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The Ins and Outs of Work-Study
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Certified Financial Education Instructor
Posted August 28, 2019
Federal Work-Study (FWS) is a student aid program funded by the Federal government that is awarded to undergraduate, graduate, and professional students. Your work-study award is dependent upon financial need, application date, and the funding level of your school. This is a reason why it is so important for your Free Application for Federal Student Aid (FAFSA) to be submitted as early as possible because each participating school only has a certain amount of resources. The job is to be part-time and can be on or off campus. Companies off campus and departments on campus will specify if they accept work-study. Work-study is meant to pay 50-100% of the wages of the student. Your work-study job is required to pay you at least the federal minimum wage.
The benefits
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Work-study allows students to earn money and take advantage of a wide variety of jobs. It will most likely be easier to secure employment on campus than off campus. You can also contact the Financial Aid office to see if they have a list of jobs offered to work-study students. Another great benefit is having flexible hours that fit around your school schedule. Your employer will have an understanding that school is first because you were hired through work-study. If you choose an on campus job, then you have the opportunity to make very valuable connections with faculty and staff. This gives you a chance to get a jumpstart on making connections for your professional career. Overall, you want to make sure that you are maximizing all of the benefits of FWS.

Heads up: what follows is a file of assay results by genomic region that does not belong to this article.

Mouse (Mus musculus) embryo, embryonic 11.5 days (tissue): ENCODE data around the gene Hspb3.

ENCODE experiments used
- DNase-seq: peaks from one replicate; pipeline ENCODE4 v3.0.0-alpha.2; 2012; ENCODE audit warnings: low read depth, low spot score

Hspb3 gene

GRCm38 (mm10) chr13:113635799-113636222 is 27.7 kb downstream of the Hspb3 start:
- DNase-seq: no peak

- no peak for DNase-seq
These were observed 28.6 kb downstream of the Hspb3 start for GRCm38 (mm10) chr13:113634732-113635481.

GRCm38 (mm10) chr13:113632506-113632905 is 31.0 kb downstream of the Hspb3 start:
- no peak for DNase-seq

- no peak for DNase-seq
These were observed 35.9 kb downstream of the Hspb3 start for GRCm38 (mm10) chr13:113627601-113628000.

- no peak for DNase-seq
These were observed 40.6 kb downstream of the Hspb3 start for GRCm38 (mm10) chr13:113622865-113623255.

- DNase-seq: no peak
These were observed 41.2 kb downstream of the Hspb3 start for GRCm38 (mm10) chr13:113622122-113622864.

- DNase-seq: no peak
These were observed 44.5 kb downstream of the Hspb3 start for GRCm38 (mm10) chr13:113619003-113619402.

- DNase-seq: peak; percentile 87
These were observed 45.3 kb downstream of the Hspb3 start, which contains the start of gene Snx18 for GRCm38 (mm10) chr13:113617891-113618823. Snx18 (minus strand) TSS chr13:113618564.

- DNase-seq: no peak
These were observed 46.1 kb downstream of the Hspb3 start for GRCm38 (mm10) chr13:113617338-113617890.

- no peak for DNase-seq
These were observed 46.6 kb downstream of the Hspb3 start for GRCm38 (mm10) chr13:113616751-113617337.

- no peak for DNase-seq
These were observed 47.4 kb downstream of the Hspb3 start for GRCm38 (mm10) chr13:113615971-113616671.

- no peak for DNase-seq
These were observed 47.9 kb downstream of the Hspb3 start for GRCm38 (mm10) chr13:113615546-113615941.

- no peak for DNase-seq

The drawbacks
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Though work-study has some great benefits, there are also a few things for you to keep in mind when considering using it. Your position will pay you in the form of a paycheck, therefore wages will not go straight towards the cost of tuition. FWS is intended for day-to-day expenses. That is something to be mindful of when you look at your financial aid award package and figure out how school expenses will be paid. Being awarded work-study will not guarantee you a job. The option to get a job is completely up to the awarded student. You will still have to go through the interview process or the standard application process for the job that you are applying for. Not every school/university participates in the FWS program. You must complete the FAFSA each year in order to qualify for FWS. The drawbacks aren’t meant to keep you from applying for work-study, but to consider all of the implications that come along with it.
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